There is a large mall in Manchester called the Trafford Centre (because it is in Trafford), I hate the place. It doesn’t really have any shops that Manchester centre doesn’t, none that I want to go into, but the Selfridges does hold some different lines such as Louboutin shoes and the French brands Sandro and Maje. On a rare occasion (I was tricked into it) I had to go to the second hell that is the Trafford Centre (think crowds, pushing, shoving, screaming children) and my friend Aimee insisted I needed to leave the sanctity of Selfridges and see the ‘dark shop’. No matter how many times she explained it to me I couldn’t picture what she meant:
From the outside we see the shop, a long queue formed outside, hmm looks to me like an Abercrombie & Fitch (on closer inspection we see it is Hollister by A&F).
Lots of hip kids, and kids dragging around their parents are in the line, all looking very excited. Being British I decide to joint the queue to see whats going on.
Trying to take a sneaky peek inside, so ok you can’t see much of what is inside, but it must be good if their is a queue right!!
Hmm well I actually couldn’t tell you if anything was any good because I couldn’t see a thing:
This is not bad photography, but exactly what it was like inside
Random spot lights were used here and there
But not here
It was also deafening with loud music, we kind of stumbled around a bit until we fell, blinking, out of the exit. Aimee: ‘What did you think’ Me: ‘I need to think about that in my head for a bit’.
Whilst doing my thinking we went to grab a Coke, but the Coke machine was in darkness too, was this another attempt at being edgy or was it just broken, argh the confusion!?!?!!
Anyway after thinking about the strange Hollister experience I figured it was for cool kids who like to surf and stuff. Likely more of the ‘stuff’ as Manchester does not have a beach. We concluded it was the kind of shop that teenagers went to, and if you didn’t wear a Hollister t-shirt on non-uniform day at school you would be bullied. Hollister is cool, so must be worn (when I was at school it was a selection of Nike and Adidas, Aimee in NZ had Rip Curl and other surf brands).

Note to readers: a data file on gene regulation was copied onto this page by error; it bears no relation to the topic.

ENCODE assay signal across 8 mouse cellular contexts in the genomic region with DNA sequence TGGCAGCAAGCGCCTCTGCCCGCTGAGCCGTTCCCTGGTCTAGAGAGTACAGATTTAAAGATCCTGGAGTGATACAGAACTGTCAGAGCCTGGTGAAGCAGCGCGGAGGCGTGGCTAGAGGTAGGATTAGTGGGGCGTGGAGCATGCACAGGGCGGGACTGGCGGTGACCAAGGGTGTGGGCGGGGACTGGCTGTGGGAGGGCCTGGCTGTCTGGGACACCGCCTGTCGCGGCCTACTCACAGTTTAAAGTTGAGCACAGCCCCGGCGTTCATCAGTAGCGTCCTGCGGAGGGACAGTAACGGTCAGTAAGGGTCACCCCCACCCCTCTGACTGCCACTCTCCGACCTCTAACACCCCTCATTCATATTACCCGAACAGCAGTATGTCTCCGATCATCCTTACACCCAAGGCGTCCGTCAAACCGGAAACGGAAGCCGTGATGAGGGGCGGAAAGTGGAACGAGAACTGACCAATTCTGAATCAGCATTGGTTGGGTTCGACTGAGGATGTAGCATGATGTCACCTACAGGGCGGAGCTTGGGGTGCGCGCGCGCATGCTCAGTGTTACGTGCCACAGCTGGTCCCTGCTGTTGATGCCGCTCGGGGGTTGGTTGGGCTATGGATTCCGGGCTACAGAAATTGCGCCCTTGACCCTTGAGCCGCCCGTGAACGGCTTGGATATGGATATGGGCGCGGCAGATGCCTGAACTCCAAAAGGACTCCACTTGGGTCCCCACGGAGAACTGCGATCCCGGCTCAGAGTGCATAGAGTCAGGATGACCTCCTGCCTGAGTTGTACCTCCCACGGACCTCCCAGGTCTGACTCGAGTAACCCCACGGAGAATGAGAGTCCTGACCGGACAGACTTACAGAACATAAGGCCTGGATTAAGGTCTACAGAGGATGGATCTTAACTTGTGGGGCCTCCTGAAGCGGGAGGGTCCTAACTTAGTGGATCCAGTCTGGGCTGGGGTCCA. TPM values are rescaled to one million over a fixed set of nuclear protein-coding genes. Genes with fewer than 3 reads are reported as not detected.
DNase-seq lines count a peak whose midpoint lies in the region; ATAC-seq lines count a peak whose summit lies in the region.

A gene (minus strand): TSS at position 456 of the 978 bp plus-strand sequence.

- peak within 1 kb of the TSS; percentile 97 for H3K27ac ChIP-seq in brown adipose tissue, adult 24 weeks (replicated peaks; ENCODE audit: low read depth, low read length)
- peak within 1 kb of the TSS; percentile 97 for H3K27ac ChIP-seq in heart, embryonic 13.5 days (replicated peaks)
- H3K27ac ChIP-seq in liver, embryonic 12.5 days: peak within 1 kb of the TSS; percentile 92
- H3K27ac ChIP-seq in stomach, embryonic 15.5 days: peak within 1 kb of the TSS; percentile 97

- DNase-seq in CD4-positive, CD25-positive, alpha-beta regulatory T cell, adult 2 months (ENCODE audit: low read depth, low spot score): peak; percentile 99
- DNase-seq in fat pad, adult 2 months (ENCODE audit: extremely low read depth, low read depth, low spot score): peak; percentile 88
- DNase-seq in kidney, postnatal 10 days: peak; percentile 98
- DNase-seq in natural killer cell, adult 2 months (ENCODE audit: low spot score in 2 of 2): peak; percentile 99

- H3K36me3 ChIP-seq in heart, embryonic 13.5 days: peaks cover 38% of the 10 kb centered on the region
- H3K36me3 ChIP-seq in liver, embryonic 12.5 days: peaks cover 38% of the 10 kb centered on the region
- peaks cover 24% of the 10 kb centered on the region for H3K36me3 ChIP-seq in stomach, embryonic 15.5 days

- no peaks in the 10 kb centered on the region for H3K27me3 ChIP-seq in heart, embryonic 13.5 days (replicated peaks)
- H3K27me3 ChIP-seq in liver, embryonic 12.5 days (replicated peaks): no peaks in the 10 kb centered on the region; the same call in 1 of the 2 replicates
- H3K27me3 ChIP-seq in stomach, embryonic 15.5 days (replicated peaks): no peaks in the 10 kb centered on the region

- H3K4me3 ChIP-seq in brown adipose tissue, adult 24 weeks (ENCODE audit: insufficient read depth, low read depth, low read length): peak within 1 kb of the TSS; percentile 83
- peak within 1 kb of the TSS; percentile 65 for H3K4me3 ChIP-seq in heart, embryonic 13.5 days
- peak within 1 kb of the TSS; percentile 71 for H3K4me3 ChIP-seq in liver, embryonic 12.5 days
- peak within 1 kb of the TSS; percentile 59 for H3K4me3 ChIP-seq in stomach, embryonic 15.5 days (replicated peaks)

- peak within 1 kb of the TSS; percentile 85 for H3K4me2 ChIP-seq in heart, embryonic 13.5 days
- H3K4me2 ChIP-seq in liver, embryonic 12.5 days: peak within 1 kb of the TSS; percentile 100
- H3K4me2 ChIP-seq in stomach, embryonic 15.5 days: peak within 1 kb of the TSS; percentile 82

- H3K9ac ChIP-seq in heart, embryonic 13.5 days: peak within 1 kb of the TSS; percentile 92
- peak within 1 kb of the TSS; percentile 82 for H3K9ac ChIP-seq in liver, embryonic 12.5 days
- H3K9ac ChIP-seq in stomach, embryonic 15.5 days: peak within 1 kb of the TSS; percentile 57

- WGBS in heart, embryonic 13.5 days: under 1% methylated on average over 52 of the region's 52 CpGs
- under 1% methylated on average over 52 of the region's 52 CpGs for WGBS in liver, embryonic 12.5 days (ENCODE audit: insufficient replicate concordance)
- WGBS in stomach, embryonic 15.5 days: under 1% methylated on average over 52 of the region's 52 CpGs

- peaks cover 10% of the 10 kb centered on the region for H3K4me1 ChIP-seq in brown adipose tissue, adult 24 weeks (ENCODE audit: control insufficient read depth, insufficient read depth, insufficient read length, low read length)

Wanting to know a bit more about this aberration of false cool I checked out their website, again confused as to whether I was a ‘Betty’ or not? I didn’t find out much about the company other than I could purchase some VERY small clothes should I want to. They don’t have any company policy so Wikipedia had to come up with the goods.
“Hollister – American lifestyle brand by Abercrombie & Fitch Co. The concept was originally designed to attract consumers aged 14-18 through its SoCal -inspired image and casual wear” Ah ok I am too old but I get the focus group.
But then it got really interesting:
“All of Abercrombie & Fitch Co.’s spin-off brands have an elaborate pseudo-history to give meaning and feeling to the brand image of the Hollister concept.” Right so lies then?
“Hollister Co.’s story begins with the fictional character named John M. Hollister. An adventurous youth, he spent his youth practicing sports in the waters of Maine. He graduated from Yale University in 1915 at the age of 21. Not wanting the high-life his father established for him in Manhattan, the young man boarded a succession of steamboats, finally arriving in the Dutch East Indies by 1917. There, he bought a rubber plantation from the fictitious Gregory Van Gilder, and soon came to know and love Gilder’s daughter, Meta. Afterwards, Hollister sold the land, and with half of the money purchased a 50-foot (15 m) schooner on which he and Meta spent two years sailing the South Pacific Ocean treasuring the diverse cultures. John and Meta harboured in Los Angeles in 1919, and married in the late fall. John M. Hollister, Jr. was born in 1920, and after “discovering California and himself” with his love for the South Pacific in mind John Sr. established Hollister Co. in 1922 in Laguna Beach. The company became purveyors of South Pacific treasures (hand-crafted furniture, jewelry, linens, and artifacts from all the islands). The company changed after John Jr. took over the business in 1957, bringing into the inventory surf apparel and equipment. Only in fantasy is the company said to be still managed by the Hollisters. Abercrombie & Fitch calls the story “a story of passion, youth and love of the sea [carrying] the harmony of romance, beauty, adventure.”